So, there we go. Less of a review than a personal critic’s journey into a film which certainly has problems but is still a compelling experience. I’ve found that with Titanic some of its proven historical details are far more engrossing than the fictional parts; an officer really did shoot himself on deck, they really kept non-first-class travellers locked down in the ship, and boats really went out half full. Revelations like these remain as profound today as when they were first widespread and this only increases the Titanic’s legacy, making it still a majorly filmable subject, as exemplified by all the films that preceded Cameron’s vision as well as the recent ITV series. Will this re-release push the film’s gross up to $2 billion? Only time will tell.


Jurassic Park re-release – 2011

The first time I watched Steven Spielberg’s 1993 classic Jurassic Park must have been on a VHS cassette when I was a small child. I was captivated by its stunning visual effects and instantly elected the Tyrannosaurus Rex as my favourite dinosaur in the film. Consequently, it’s rather easy to imagine my frenzied delight when I heard that (coinciding with the blu-ray release) Jurassic Park would be re-released in cinemas across the UK.

The classic poster for 1993’s Jurassic Park

This was not just an opportunity. This was an unmissable necessity, an undoubted must to see this film on the big screen in all its glory. Why is that, you ask? Well, there are several reasons of which I shall mention only a few:

1. John William’s majestic score in surround sound, enveloping you in your cinema seat.

2. The Tyrannosaurus Rex. Not only does its roar scream at you in its ultimate loudness, but on the big screen it looms over you in its proper height (well, it did at the cinema I went to).

3. In 1993 it became the highest-grossing Spielberg-directed film of all time (excluding inflation) and made more money than any other in that year.

4. It’s a landmark in the use of computer-generated imagery. The film still looks brilliant after eighteen years and stands as a better piece of storytelling than Avatar.

5. Samuel L. Jackson is so damn cool as the Head Technician of Jurassic Park that even in a minor role he needs a whole screen to stomach his awesomeness.

So I ventured down on the afternoon of Saturday the 24th September to the BFI IMAX where I watched the film for the first time in a number of years. It was astonishing. I had forgotten how undeniably impressive the computer-generated T-Rex was (as reflected humorously in the mirror of the jeep in which Laura Dern, Jeff Goldblum and Bob Peck make their escape) as well as the savagely intelligent velociraptors. The first dinosaur attack around the T-Rex paddock still kept me on the edge of my seat (it’s one of my favourite scenes) and I was able for once to notice a lot more subtleties as well as grasp more of the plot  – don’t you always find that happens with films from your childhood?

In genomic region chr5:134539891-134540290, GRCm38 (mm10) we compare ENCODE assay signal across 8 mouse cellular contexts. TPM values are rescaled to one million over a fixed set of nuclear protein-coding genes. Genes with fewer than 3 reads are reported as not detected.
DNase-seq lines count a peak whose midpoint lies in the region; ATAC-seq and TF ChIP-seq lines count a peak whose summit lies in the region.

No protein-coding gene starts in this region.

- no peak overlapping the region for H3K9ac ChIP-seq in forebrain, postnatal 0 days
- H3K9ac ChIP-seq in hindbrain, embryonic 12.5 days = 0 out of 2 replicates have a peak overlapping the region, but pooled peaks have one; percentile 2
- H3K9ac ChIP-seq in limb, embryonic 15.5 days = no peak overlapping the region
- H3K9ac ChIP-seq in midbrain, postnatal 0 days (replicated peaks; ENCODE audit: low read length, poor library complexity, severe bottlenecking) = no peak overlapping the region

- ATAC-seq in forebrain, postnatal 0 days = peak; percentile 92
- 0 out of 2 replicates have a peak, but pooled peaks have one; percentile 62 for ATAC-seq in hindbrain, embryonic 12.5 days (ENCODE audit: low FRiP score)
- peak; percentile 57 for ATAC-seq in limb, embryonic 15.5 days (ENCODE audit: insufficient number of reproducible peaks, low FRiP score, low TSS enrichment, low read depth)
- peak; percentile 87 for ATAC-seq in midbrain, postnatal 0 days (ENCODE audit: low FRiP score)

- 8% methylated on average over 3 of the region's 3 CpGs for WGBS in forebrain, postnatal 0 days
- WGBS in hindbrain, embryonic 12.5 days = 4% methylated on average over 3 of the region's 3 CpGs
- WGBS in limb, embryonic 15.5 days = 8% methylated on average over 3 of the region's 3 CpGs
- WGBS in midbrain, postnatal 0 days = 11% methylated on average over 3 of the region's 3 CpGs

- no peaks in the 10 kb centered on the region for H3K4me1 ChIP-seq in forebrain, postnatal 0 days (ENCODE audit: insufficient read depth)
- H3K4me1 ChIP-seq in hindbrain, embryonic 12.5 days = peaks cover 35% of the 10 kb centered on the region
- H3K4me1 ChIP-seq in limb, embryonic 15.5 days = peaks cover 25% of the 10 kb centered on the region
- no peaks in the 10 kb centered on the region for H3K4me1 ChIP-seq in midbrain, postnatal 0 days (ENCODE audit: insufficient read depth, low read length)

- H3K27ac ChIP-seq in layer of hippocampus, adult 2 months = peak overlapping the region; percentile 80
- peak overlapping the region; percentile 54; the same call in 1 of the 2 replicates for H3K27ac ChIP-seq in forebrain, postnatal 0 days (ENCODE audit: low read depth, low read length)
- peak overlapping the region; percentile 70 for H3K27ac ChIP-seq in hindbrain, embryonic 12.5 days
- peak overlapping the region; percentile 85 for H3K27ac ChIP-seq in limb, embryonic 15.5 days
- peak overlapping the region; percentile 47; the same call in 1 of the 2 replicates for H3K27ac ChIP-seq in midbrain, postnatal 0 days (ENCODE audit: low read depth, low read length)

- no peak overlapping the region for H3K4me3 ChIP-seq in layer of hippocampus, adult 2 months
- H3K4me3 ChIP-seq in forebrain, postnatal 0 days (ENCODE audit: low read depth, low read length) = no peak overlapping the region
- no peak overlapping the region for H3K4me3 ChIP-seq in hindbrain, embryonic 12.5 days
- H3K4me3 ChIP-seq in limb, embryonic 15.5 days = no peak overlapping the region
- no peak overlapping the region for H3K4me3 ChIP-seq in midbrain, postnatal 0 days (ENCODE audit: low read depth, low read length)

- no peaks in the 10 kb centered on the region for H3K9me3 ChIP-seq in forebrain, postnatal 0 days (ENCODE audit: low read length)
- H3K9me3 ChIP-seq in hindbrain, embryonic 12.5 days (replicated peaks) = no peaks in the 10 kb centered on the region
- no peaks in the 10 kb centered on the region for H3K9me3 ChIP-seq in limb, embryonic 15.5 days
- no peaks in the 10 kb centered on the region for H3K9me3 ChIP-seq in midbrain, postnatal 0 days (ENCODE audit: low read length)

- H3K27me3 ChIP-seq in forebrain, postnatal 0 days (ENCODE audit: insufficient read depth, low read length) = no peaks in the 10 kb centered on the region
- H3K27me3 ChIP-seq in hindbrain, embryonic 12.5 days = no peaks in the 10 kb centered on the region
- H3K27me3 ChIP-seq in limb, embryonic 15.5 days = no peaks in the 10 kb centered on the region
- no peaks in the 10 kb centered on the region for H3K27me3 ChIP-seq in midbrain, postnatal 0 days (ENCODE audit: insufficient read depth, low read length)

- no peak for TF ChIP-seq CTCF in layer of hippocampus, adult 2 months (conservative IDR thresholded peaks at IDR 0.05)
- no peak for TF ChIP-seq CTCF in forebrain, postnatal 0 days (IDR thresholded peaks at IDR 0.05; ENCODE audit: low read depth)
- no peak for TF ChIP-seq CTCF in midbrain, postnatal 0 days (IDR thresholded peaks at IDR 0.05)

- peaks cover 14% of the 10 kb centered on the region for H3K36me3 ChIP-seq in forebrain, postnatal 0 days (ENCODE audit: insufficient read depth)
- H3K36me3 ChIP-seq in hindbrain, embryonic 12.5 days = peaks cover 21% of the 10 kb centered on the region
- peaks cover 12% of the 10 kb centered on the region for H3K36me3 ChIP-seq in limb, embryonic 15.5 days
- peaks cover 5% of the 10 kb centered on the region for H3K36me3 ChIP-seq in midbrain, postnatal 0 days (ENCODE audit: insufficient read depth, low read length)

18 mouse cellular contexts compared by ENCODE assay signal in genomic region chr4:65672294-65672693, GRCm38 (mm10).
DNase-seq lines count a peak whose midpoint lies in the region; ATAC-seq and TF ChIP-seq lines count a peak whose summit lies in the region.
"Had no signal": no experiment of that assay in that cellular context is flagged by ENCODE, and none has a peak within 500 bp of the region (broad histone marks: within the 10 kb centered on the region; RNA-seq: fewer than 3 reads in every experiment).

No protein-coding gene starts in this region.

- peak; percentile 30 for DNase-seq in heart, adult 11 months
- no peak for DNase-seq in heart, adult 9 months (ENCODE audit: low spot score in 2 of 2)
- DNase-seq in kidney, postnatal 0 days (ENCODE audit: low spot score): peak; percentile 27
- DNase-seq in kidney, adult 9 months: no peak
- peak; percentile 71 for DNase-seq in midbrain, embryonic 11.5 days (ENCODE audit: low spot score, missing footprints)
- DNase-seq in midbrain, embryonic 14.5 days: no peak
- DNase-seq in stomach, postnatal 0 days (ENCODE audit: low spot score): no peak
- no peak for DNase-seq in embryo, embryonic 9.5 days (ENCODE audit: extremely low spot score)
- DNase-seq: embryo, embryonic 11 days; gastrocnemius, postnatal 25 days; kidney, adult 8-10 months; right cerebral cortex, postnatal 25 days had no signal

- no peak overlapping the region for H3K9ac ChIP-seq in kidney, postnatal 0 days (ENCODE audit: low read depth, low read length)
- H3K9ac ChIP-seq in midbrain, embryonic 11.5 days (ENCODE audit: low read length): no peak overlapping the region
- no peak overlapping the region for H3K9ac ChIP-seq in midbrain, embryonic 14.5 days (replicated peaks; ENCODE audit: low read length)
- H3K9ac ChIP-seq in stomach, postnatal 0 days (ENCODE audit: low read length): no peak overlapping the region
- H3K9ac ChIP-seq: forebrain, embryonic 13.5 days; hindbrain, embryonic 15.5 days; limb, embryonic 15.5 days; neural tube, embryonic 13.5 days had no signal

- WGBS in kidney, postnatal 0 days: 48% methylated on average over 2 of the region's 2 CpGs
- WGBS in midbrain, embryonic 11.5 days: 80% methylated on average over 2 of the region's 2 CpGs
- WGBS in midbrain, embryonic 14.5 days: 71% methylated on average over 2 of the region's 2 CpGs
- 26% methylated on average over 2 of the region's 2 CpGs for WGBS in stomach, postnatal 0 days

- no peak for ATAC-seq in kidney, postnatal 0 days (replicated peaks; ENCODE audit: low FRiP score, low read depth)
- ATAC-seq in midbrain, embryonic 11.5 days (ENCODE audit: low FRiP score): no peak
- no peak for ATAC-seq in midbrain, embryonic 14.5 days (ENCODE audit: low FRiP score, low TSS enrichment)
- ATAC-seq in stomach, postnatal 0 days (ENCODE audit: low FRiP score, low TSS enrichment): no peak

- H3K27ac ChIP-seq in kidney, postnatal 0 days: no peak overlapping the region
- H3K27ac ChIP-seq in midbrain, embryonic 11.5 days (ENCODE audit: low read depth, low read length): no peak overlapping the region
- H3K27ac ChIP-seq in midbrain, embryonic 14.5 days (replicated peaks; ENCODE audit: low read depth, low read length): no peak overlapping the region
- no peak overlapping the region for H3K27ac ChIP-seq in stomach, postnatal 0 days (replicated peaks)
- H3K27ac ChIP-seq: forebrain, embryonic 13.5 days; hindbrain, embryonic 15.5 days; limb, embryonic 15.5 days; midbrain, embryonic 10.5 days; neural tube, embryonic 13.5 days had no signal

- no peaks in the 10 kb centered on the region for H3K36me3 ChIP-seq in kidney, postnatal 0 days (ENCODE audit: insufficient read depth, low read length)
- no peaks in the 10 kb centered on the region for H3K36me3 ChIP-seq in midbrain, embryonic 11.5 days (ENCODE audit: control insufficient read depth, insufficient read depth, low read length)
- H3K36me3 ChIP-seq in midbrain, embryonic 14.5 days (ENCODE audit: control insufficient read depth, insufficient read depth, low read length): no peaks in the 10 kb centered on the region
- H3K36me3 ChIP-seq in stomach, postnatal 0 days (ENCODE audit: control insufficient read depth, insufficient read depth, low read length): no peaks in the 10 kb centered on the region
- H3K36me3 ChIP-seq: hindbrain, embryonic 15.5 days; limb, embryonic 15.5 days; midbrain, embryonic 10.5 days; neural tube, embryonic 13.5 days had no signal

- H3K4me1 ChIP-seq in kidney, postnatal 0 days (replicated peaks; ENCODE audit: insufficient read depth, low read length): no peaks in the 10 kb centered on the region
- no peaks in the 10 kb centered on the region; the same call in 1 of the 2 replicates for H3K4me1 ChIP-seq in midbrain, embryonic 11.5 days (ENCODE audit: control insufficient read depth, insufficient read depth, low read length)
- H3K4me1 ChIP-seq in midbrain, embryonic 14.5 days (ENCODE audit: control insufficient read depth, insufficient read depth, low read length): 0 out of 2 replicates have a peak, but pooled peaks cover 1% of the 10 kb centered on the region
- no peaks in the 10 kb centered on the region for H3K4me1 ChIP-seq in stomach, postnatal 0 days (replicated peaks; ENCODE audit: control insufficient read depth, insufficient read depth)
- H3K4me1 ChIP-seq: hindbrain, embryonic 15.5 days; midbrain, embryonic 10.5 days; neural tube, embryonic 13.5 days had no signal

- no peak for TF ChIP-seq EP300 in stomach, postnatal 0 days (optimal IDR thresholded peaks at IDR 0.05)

Wayne Knight, an incredibly underrated actor, brought a necessary wave of human antagonism beyond the various escaped dinosaurs as Dennis Nedry, the vile and greedy technician who you can somehow feel sympathy for. Richard Attenborough, in his first acting role for fifteen years, is very convincing as the kindly scientist who only too late understands the reality of his elaborate theme park. He exists as a sharp deviation from the character written in the Michael Crichton novel, who is described as “arrogant, deceptive, disrespectful and rude”. It’s particularly emotional in the film when we see Hammond sitting on his own in the restaurant, slowly eating spoonfuls of ice cream to which he has “spared no expense”, gradually coming to realisation of what he has done with his Jurassic Park.

The film just works so well and is so incredibly entertaining that it’s vastly difficult not to ramble on about it. The CGI and animatronic dinosaurs co-ordinated by Stan Winston are an incredible sight to behold and the characters truly have depth. Yes, it has its flaws, many of them technical (where does that steep drop in the T-Rex paddock come from?) but it’s a supreme slice of Spielbergian entertainment that was perhaps the defining piece of effects cinema of the early 1990s.

I stayed until the end credits with my friends after jokingly hearing a member of the audience shouting “Let’s wait for the dino outtakes!” All in all, it was an experience to remember: a rediscovery of one of my favourite childhood films in a high definition print on the biggest screen in England. Maybe I’ll end up seeing it again, just perhaps not at the BFI IMAX. £11.50 is a hell of a lot of money for a cinema ticket.